As the conversation invariably came back to the issue of rights, Ms Keele believed the Australia Council and its arts community needed to work to create better conditions for artists working in the digital era. How can the public access the nation’s archives and collections? Can an artist use these archives in their artwork? How do artists’s protect themselves? Rights training for arts organsations and fostering stronger relationships between arts organisations and artists was also a priority.
In an Australian first, the ABC launched its raw news footage of the Brisbane Zombie Walk under a Creative Commons licence onto its collaborative website Pool. The ABC has embraced the Govt 2.0 movement of sharing its resources by licensing its raw news footage under a Creative Commons licence.
The ABC has also just launched its arts portal ABC Arts.
GLAMs can set up their own little media empire online using YouTube and a blog. Web 2.0 has made traditional media platforms like television, radio and print available to everyone to utilise. Now there are opportunities to engage new audiences by tuning into the news cycle and analysing how a collection fits within this framework. Making a collection relevant beyond its cultural heritage.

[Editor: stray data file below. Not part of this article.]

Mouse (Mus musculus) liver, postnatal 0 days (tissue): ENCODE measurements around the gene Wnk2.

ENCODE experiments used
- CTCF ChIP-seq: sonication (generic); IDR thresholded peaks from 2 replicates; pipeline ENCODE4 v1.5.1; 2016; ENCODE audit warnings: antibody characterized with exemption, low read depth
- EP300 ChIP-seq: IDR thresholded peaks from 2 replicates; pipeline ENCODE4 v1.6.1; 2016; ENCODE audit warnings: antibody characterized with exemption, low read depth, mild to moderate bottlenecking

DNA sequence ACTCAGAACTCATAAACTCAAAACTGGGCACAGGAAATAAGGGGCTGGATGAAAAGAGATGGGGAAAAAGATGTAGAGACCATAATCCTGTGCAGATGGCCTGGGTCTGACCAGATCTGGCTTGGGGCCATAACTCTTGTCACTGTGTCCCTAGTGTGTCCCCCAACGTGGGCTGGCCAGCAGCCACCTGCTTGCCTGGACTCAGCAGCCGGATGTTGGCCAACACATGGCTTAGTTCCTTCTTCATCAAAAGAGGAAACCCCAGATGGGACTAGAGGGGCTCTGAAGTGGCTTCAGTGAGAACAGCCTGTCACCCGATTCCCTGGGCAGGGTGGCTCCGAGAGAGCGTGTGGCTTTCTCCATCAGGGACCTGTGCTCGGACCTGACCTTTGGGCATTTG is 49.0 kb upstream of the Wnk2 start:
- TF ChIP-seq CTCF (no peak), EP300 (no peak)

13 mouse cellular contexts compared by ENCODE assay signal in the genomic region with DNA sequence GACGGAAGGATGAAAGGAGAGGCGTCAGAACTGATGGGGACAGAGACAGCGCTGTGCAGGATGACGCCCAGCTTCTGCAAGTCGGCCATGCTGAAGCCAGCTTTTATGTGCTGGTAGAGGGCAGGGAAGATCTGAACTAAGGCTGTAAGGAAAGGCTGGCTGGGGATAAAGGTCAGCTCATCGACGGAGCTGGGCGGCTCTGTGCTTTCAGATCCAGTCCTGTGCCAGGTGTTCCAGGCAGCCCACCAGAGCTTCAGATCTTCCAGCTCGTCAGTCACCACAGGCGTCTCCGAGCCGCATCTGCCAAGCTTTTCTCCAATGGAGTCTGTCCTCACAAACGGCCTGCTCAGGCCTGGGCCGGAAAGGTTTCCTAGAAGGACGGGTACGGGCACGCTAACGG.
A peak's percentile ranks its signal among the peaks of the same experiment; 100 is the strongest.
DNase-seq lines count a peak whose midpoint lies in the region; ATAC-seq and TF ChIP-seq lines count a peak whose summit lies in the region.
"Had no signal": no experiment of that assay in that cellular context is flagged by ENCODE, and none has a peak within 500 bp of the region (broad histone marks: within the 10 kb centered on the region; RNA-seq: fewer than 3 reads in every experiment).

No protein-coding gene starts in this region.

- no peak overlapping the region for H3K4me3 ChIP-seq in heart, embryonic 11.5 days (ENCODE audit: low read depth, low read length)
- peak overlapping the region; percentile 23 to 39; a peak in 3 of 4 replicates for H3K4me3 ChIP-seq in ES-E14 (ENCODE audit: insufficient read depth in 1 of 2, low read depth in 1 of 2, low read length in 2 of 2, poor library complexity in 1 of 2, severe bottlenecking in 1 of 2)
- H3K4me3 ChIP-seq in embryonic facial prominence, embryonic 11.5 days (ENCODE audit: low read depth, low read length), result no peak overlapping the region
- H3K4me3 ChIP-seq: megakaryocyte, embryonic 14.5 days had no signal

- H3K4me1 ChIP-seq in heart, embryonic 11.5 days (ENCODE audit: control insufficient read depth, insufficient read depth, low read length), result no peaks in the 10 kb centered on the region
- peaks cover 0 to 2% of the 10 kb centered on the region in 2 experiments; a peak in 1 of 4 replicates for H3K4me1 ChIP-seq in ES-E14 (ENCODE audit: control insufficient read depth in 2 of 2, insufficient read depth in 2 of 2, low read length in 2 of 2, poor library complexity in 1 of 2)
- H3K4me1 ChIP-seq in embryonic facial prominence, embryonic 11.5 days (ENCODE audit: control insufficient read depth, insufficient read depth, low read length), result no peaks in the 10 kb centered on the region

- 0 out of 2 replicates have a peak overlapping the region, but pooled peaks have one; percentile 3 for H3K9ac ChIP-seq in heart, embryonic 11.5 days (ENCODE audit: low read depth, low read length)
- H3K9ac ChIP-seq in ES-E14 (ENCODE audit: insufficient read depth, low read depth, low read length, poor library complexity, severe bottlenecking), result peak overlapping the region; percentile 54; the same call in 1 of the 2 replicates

Tram in Loftus St (detail), photographer unknown,1955. Len Stone/Vic Solomons collection, City of Sydney Archives.
Shooting Through was a beautiful exhibition of old photographs, tram conductors uniforms, tickets, destination boards, historical footage and interiews about the trams in Sydney at the Museum of Sydney. What made the exhibition especially interesting was Historic Houses Trust and Sydney Tramway Museum’s contemporary approach to the subject matter by trying to “reignite the debate for light transport in Sydney”. Bob Carr was chosen to open the exhibition as he was responsible in 1997 for the only light rail in Sydney. Within the exhibition, Lord Mayor Clover Moore talks about her vision for Sydney and advocates for the development of light rail to improve the public transport system.
As you may know, CAN is hosting a forum in Adelaide that will look at how collecting institutions are becoming cultural producers. If you are interested in using online publishing to get your stories out, then it will be worth the trip to South Australia to meet like-minded people and share ideas.
Allsorts Online: the collecting sector, academia, the arts and the media.
Date: Tuesday, 1 December 2009
Time: 8.30am-5.00pm + drinks
Place: State Library of South Australia, Adelaide, South Australia